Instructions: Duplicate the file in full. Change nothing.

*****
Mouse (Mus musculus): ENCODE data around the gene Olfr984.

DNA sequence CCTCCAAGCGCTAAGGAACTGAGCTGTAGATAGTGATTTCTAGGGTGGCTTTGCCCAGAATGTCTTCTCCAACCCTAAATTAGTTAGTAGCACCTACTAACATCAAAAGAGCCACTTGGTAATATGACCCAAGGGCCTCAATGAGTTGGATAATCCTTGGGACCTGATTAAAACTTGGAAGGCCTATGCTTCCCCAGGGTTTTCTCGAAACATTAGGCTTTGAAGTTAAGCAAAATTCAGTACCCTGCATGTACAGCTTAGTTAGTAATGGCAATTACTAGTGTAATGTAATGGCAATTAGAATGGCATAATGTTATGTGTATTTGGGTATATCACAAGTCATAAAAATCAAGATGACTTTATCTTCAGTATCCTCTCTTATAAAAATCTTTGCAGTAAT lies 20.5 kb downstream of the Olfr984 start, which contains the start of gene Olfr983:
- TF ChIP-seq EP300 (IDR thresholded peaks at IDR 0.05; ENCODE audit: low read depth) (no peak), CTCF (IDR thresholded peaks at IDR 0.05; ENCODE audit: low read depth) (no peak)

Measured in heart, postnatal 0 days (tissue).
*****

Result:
Mouse (Mus musculus): ENCODE data around the gene Olfr984.

DNA sequence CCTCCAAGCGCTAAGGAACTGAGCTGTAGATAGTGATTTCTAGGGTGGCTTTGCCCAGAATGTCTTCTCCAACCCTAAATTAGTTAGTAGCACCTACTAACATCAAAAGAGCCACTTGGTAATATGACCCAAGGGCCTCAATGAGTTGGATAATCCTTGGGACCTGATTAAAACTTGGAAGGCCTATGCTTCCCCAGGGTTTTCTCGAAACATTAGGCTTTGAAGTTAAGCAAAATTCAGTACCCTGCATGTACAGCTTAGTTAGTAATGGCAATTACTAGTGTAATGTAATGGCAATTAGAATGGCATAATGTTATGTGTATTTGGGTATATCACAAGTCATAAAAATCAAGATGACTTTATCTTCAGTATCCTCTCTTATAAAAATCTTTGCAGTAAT lies 20.5 kb downstream of the Olfr984 start, which contains the start of gene Olfr983:
- TF ChIP-seq EP300 (IDR thresholded peaks at IDR 0.05; ENCODE audit: low read depth) (no peak), CTCF (IDR thresholded peaks at IDR 0.05; ENCODE audit: low read depth) (no peak)

Measured in heart, postnatal 0 days (tissue).